Results for 'Post-structural Anthropology'

999 found
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  1.  55
    Antropologia post-strukturalna. [REVIEW]Bartosz Żukowski - 2009 - Nowa Krytyka 22:335-340.
    "Post-Structural Anthropology" Review of Michel Foucault. Słowa i rzeczy. Archeologia nauk humanistycznych. Trans. T. Komendant. Gdańsk: Wydawnictwo słowo/obraz terytoria, 2005.
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  2. The Cannibal's Antidote for Resentment: Diffracting Ressentiment through Decolonial Thought.Pedro Brea - forthcoming - Research in Phenomenology.
    (Manuscript draft accepted for publication in 2024 by 'Research in Phenomenology') The purpose of this essay is to diffract ressentiment through decolonial theory. I would like to see what sort of light this sheds on the psychological undercurrents that impose barriers on colonial and decolonial thought, as well as on the conceptual dynamism of ressentiment. This essay is split into two different experiments in thought. The first will be to diffract ressentiment through the works of Gloria Anzaldúa, Édouard Glissant, and (...)
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  3. Philosophical post-anthropology for the Chthulucene: Levinasian and feminist new materialist perspectives in more-than-human crisis times.Amarantha Groen & Evelien Geerts - 2020 - Internationales Jahrbuch für Philosophische Anthropologie 10 (1):195-214.
    Finishing this essay exactly one year after the official arrival of the SARS-COV-2 virus in Belgium and the Netherlands—where the cartographers of this essay are currently located—it is safe to say that the COVID-19 pandemic has immensely impacted our day-to-day lives. The pandemic has not only forced us to question various taken-for-granted existential certainties and luxuries provided by a capitalist system out to destroy the earth but has also re-spotlighted post-Enlightenment critiques of the human subject. If these pandemic times (...)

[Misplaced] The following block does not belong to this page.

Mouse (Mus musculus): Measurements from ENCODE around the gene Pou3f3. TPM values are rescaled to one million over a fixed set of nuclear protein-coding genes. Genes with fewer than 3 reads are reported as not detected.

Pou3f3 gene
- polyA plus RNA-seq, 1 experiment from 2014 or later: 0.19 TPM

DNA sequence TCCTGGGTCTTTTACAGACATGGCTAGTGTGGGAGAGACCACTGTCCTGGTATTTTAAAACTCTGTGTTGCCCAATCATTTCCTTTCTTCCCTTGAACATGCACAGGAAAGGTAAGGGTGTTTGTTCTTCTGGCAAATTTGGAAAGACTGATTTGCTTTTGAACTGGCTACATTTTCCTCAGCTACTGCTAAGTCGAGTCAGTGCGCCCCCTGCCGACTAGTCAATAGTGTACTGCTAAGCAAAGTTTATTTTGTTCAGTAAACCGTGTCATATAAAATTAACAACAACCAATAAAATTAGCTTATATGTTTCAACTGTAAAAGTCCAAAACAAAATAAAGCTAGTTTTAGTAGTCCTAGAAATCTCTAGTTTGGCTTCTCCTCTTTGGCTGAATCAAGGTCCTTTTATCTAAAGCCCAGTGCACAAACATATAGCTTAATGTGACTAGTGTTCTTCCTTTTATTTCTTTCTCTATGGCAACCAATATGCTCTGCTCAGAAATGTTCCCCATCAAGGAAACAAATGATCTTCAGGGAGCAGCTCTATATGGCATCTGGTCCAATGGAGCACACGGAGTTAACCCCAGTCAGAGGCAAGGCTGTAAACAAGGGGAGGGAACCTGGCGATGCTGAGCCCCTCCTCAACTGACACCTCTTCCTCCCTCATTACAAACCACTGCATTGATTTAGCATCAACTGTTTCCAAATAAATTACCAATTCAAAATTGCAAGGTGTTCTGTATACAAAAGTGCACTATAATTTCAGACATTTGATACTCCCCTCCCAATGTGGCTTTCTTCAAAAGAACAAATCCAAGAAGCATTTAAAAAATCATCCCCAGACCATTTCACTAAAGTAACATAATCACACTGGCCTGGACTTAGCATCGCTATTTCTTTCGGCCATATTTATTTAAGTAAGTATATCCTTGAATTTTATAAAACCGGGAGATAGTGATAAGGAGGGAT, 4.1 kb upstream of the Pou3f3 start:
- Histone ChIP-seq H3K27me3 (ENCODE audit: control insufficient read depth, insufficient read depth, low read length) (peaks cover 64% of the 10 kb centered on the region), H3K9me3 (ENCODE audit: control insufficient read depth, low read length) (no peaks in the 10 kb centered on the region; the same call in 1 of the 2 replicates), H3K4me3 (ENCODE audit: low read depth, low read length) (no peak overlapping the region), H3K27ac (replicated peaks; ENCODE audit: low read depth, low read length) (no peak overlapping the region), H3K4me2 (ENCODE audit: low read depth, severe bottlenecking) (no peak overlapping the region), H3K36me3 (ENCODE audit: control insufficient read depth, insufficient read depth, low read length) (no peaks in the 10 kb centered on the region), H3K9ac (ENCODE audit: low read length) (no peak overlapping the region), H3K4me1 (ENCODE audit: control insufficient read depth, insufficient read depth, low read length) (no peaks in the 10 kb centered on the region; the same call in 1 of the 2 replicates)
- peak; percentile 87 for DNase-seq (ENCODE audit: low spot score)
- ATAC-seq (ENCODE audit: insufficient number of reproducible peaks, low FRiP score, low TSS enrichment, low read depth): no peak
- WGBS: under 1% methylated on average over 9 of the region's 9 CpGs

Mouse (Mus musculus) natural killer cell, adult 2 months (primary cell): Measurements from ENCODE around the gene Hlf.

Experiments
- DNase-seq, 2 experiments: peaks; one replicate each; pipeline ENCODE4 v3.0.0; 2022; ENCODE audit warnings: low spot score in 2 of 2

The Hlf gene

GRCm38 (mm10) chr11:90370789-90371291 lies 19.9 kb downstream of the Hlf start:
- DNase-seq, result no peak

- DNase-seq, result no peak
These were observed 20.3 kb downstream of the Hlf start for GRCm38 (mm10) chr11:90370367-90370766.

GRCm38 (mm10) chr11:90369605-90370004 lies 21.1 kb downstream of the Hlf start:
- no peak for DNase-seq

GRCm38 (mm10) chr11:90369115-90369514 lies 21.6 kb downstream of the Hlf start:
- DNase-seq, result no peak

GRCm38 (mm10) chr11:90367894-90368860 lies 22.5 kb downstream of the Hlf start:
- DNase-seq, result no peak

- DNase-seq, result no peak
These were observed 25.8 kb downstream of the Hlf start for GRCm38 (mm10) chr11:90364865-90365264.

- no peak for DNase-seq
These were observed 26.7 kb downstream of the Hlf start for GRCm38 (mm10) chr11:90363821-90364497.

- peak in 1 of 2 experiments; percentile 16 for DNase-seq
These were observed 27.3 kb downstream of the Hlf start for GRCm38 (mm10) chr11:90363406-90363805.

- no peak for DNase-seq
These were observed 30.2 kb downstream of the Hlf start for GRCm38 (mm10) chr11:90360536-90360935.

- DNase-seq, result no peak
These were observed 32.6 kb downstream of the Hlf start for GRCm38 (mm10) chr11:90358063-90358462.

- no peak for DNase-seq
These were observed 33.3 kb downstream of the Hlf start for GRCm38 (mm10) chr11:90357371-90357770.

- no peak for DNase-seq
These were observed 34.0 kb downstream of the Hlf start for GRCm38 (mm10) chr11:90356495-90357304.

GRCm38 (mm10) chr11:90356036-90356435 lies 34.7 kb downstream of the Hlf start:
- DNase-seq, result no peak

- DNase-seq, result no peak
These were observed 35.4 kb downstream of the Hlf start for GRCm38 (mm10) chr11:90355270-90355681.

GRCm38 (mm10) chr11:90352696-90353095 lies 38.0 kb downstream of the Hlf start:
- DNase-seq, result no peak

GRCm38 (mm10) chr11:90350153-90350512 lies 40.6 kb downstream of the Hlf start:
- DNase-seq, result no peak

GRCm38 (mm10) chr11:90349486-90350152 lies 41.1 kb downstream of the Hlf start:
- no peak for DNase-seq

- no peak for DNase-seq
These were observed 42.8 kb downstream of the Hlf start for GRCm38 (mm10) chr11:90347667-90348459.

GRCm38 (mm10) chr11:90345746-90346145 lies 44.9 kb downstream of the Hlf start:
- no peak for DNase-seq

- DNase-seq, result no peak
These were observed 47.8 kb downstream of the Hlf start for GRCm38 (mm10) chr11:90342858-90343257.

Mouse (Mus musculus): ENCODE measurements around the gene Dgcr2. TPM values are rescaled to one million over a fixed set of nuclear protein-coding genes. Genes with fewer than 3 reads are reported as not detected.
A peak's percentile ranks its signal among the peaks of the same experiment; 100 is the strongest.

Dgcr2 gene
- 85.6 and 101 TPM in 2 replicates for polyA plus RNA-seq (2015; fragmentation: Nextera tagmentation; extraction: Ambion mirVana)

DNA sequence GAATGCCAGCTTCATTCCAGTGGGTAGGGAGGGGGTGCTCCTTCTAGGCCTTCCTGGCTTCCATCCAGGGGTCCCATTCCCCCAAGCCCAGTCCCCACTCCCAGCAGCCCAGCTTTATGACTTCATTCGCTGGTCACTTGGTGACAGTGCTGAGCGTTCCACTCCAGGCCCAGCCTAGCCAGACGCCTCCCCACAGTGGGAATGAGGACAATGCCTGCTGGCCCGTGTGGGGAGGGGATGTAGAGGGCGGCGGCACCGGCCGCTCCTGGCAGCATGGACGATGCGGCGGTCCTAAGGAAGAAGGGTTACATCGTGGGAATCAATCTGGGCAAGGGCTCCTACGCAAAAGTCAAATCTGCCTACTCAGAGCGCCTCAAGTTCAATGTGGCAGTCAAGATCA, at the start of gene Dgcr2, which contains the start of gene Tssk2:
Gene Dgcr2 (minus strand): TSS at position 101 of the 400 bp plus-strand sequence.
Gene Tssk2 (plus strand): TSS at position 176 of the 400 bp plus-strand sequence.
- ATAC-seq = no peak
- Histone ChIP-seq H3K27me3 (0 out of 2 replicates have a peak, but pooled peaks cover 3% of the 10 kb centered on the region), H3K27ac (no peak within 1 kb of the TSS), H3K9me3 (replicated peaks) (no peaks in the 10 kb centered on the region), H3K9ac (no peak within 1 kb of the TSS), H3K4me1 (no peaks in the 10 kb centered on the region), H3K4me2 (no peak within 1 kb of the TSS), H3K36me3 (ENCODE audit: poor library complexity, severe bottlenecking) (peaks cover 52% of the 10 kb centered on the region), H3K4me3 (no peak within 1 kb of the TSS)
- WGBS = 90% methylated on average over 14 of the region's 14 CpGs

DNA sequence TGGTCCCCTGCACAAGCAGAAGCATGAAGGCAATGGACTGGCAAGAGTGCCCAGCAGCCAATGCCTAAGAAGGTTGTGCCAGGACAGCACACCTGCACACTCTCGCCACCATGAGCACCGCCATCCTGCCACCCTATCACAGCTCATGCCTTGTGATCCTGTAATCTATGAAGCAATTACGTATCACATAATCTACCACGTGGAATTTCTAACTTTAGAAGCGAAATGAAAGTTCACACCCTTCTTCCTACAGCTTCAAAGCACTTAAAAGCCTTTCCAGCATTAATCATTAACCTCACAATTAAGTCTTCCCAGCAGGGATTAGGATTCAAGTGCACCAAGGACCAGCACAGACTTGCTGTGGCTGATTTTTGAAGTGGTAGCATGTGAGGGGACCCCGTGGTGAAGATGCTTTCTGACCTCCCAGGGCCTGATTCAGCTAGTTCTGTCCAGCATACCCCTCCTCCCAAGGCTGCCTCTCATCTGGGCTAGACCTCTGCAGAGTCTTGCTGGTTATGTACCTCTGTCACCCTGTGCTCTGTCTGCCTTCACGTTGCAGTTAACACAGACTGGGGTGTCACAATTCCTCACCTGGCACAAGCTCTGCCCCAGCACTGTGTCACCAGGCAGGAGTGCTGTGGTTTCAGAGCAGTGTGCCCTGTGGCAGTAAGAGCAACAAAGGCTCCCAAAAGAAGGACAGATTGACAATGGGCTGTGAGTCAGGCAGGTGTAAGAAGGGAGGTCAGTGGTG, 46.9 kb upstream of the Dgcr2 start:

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  4. British anthropological models: preserving structure while coping with change.Terence Rajivan Edward - manuscript
    This paper presents a proposal for how British structural-functionalist anthropology can cope with some change. It may not seem a very sensible proposal, but I think it needs to be registered. I use a structure of universities in a country to illustrate the proposal.
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  5. British structural-functionalist anthropology, feminism, and partial connections.Terence Rajivan Edward - manuscript
    Marilyn Strathern’s arguments against the possibility of feminist research bringing about a paradigm shift in social anthropology have led to a number of responses. Regarding one argument she presents, her own writings suggest a response: the argument that feminist research cannot bring about such a shift, because it is only concerned with part of society. A foray into the history of British social anthropology is of value for appreciating this argument and the response.